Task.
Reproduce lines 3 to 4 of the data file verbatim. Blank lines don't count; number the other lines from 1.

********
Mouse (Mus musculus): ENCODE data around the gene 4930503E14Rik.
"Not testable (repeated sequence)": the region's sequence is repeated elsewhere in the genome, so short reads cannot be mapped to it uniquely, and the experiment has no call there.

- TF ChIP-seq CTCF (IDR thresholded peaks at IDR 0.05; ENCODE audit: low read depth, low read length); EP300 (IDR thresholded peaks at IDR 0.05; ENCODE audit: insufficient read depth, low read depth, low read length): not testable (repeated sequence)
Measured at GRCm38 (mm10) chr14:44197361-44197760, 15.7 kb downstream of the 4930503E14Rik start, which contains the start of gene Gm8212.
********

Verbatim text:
- TF ChIP-seq CTCF (IDR thresholded peaks at IDR 0.05; ENCODE audit: low read depth, low read length); EP300 (IDR thresholded peaks at IDR 0.05; ENCODE audit: insufficient read depth, low read depth, low read length): not testable (repeated sequence)
Measured at GRCm38 (mm10) chr14:44197361-44197760, 15.7 kb downstream of the 4930503E14Rik start, which contains the start of gene Gm8212.